|Publication number||US5948005 A|
|Application number||US 08/789,865|
|Publication date||Sep 7, 1999|
|Filing date||Jan 28, 1997|
|Priority date||Jan 28, 1997|
|Publication number||08789865, 789865, US 5948005 A, US 5948005A, US-A-5948005, US5948005 A, US5948005A|
|Inventors||Kenneth Valikai, Gregory Bevan|
|Original Assignee||Pacesetter, Inc.|
|Export Citation||BiBTeX, EndNote, RefMan|
|Patent Citations (11), Referenced by (27), Classifications (10), Legal Events (3)|
|External Links: USPTO, USPTO Assignment, Espacenet|
The present invention relates to implantable medical devices and methods, and more particularly to an implantable pacemaker or pacemaker system wherein event/rate data associated with the operation of the pacemaker is gathered and displayed as a function of heart rate in a histogram having multi-event bins. Such multi-event bin heart rate histogram facilitates discernment of certain types of events that might otherwise go unnoticed in the event/rate data or conventional heart rate histogram.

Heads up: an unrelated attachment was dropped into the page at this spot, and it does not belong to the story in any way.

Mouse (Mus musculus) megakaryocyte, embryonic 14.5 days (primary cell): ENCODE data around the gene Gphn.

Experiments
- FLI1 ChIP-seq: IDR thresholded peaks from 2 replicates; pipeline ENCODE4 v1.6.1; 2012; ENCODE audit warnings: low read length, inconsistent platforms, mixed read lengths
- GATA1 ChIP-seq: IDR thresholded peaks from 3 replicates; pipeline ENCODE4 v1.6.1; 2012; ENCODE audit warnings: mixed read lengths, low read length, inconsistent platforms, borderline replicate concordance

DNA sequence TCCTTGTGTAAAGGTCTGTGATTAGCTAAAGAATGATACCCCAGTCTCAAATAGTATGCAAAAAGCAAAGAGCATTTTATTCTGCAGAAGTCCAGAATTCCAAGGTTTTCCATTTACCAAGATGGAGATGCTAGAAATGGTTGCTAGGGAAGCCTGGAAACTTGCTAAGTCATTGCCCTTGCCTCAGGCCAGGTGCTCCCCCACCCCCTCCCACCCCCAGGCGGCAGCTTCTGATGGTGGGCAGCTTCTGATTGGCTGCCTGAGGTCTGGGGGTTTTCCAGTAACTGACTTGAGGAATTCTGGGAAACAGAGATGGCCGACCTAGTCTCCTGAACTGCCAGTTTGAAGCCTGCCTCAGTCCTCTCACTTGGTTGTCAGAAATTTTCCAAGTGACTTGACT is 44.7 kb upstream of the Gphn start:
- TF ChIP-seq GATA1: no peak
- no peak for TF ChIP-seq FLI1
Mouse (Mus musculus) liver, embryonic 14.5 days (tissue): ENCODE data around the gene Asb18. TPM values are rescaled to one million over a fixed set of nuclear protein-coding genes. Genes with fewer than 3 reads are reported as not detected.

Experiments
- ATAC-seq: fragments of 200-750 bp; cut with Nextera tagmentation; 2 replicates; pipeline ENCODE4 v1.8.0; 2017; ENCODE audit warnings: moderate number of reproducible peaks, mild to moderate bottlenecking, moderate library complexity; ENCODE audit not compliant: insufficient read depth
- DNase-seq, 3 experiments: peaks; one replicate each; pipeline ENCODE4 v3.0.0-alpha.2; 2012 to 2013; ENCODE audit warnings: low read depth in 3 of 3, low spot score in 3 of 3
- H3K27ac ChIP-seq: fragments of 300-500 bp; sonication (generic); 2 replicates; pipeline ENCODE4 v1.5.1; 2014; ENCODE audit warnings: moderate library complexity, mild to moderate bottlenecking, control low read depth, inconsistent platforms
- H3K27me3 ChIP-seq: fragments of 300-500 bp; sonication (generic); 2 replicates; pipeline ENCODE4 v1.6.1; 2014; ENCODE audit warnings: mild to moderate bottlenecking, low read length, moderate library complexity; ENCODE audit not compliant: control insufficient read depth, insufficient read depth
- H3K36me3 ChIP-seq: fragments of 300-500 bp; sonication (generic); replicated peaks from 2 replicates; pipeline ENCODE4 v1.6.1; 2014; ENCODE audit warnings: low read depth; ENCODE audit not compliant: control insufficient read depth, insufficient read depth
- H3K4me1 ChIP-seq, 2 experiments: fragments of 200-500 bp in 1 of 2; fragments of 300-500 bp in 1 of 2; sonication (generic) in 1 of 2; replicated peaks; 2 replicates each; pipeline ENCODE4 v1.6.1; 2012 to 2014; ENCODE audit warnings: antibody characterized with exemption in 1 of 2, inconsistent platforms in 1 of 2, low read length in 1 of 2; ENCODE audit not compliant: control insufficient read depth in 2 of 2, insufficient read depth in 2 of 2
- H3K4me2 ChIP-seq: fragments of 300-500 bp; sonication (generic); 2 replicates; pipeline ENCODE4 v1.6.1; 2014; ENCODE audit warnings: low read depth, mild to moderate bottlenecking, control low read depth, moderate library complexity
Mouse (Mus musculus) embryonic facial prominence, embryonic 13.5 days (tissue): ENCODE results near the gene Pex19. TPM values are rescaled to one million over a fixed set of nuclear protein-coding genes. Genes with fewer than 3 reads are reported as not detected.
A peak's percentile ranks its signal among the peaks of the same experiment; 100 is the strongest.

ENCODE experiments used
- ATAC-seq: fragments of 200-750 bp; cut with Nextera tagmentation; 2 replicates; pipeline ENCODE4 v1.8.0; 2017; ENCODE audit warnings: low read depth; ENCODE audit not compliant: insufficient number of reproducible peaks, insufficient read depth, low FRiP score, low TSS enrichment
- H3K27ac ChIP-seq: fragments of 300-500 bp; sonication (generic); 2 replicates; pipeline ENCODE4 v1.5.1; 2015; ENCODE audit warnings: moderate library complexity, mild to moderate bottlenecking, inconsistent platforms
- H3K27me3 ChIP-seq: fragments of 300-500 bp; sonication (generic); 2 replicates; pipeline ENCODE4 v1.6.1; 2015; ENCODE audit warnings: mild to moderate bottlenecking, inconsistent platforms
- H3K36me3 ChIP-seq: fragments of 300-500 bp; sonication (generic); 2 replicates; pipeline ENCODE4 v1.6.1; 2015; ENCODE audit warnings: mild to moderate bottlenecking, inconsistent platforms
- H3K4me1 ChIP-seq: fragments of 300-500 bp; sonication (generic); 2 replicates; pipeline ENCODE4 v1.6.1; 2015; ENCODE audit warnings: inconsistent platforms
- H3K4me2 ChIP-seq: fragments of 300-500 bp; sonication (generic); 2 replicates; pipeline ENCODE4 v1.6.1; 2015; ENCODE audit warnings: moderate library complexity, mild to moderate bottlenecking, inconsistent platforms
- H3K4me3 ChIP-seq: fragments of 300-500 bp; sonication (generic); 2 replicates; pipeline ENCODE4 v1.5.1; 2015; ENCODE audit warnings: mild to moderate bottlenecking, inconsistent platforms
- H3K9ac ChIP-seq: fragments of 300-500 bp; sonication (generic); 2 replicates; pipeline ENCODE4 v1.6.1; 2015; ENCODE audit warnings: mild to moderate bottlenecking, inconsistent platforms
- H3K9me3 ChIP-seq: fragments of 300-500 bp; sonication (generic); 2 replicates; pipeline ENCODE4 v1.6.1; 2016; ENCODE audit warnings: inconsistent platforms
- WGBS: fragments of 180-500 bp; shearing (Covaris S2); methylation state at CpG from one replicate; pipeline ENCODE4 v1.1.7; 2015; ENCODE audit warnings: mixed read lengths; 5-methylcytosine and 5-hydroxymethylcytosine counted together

One of the most common types of implantable medical devices in use today is the implantable pacemaker. Modern pacemakers are small, battery-powered electronic devices that monitor the activity of the heart to determine when the heart is naturally beating, and provide stimulation pulses to the heart when the heart is not naturally beating, thereby maintaining a prescribed heart rhythm or rate. Advantageously, a pacemaker may be implanted in a patient, and coupled to the patient's heart via appropriate pacemaker leads that are also implanted. By implanting the pacemaker and leads, the pacemaker becomes an integral part of the patient, and the patient is able to maintain a substantially normal life style without the bother and worry that typically accompany the use of external (non-implanted), life-sustaining medical devices.
Nearly all implantable pacemakers in use today, as well as similar implantable medical devices, can be configured by the attending physician in the physician's office. The process of configuring a pacemaker is commonly referred to as "programming". The programming process uses non-invasive telemetry to customize the operation of the pacemaker to fit the individual needs of the patient. Customization is achieved by adjusting a set of "pacemaker parameters" to values that cause the pacemaker to work in an optimum way for the particular patient within whom the device has been implanted.